Survive and Thrive

Youth Heartline's Survive and ThriveWhen I first went to Youth Heartline’s webpage promoting their Survive and Thrive Event, the first thing I read was this, “Each April, Youth Heartline salutes survivors and thrivers in honor of National Child Abuse Prevention Month, National Sexual Awareness Month, and National Crime Victims Rights Week.”

Woof. The air forcibly left my abdomen in a rush. That’s a bunch of heavy words for one sentence. I thought, “How am I going to write about this on Live Taos? I do food reviews for crying out loud! No one’s going to cry if I say their pork carnitas were a little on the dry side.” I was nervous about writing anything about such a sensitive subject.

Then I met Po Chen, the executive director of Youth Heartline. Now, to be clear, Po and I have never met in the real world, we’ve lobbed emails back and forth, and I’ve read his blog posts for Youth Heartline while researching this story. I’ve seen pictures — typical cyber acquaintance. But, when I learned that he’s not just organizing, but also speaking at Survive and Thrive, something made me want to know more.

Now for a couple of the pertinent details, so you might actually know what I’m talking about. This Saturday, April 7, at the TCA, Youth Heartline is presenting Survive and Thrive. It’s an evening of six stories, all presented by members of our community, about their triumph over violence.

I know these people, or in Po’s case “cyber-know” them, and they’re bravely going to talk about some raw and painful experiences that made them who they are today. Experiences that quite frankly aren’t often talked about above the level of a whisper. If these people can share their stories with an auditorium packed full of friends, family and neighbors then I can certainly write 500 words and have sexual abuse be two of those words.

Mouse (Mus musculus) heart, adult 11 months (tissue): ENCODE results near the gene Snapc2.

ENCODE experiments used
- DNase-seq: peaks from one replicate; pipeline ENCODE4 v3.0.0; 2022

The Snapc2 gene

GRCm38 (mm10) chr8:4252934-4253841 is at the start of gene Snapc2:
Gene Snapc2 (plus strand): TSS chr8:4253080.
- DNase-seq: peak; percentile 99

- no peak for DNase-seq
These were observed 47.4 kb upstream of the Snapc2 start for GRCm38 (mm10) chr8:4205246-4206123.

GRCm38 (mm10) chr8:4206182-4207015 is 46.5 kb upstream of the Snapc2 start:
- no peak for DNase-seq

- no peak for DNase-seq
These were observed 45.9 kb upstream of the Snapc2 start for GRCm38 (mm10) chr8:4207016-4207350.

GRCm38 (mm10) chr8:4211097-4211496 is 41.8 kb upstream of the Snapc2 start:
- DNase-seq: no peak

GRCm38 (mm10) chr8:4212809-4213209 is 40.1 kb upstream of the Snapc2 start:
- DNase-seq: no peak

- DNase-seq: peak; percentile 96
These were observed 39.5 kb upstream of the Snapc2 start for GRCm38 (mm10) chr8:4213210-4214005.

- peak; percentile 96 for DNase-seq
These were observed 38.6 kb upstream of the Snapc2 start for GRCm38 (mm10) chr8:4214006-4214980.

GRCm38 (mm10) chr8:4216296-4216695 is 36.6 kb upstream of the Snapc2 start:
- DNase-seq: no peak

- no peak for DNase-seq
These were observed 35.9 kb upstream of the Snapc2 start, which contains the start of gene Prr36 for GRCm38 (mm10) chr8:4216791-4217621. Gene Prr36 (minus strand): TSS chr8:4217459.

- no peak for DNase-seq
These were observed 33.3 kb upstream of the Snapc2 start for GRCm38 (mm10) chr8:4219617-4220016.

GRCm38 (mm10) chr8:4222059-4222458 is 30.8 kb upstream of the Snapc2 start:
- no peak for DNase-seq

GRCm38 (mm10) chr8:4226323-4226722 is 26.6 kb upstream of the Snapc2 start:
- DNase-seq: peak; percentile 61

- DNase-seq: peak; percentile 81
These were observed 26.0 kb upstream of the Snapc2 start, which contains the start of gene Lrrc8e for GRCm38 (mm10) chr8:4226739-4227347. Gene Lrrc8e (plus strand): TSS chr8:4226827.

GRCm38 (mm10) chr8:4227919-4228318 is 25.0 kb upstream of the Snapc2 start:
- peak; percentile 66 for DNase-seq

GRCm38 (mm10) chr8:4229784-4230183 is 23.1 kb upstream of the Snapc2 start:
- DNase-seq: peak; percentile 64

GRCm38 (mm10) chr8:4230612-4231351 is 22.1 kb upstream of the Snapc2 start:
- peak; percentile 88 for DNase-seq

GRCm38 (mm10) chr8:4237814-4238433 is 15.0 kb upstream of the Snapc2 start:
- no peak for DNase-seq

So what’s the idea behind Survive and Thrive? For this I turned to Po.

“Survive and Thrive came about because we were looking at ways we could honor National Child Abuse Prevention month in a bigger way, since it’s both prevalent and largely unconfronted in our community — at least in a broader public way.”

Right, I just experienced that three paragraphs ago. It’s real.

He goes on to say, “Thriving is such an important part of our message. It must go beyond identifying the problem and just trying to stop it. What about those who have lived it or are currently living it? We wanted to give them hope. That services exist, that the fact that one has been undone by violence and abuse does not mean life is over or that thriving is off the table.”

In fact, once Youth Heartline starting organizing the event, they found that there were so many  stories out there to share they couldn’t fit them all into one night. Stories not just from victims of sexual assault and abuse, but from family members and service providers in our community that work to support survivors and create opportunities in which they can actually thrive. Youth Heartline reached out to local media platforms, KNCE, The Taos News, Live Taos and others to find ways to post these other stories you won’t get to hear at the TCA on Saturday night. You can read even some of them right now on Youth Heartline’s blog.

The services that Youth Heartline provides to Taos, Union, and Colfax counties are astounding. They partner with any and all organizations they can find to create the invincible web of support for vulnerable children and families in our community. To find out more about their services or to volunteer or donate check out their website.

And now back to Po. I was so moved by the work of this man I didn’t really know, that I had to ask him why. What does it mean to him to survive and thrive?

“The Survive and Thrive event kind of came together of its own accord, and it’s interesting that all of the speakers (save for Mckenzy who is still in school) have ended up in service careers. I don’t think this is an accident. I originally moved back to NM and switched careers to make a difference in kids’ lives. I thought that would mean becoming a teacher, but I think Youth Heartline is where I needed to be. I feel the importance of what we do because I know what it’s like to have someone in your corner as you make your climb back out to thriving, mistakes and all.”

Survive and Thrive is at the TCA this Saturday, April 7th at 6 p.m. The event is free. It features local poet Dora McQuaid, Wiz Allred, Mckenzy Jackson, Rose Gordon, Po Chen and Stacie Waters. Don’t miss the chance to hear their stories, and celebrate with them everything it takes to come out the other side and thrive.

Youth Heartline's Survive and Thrive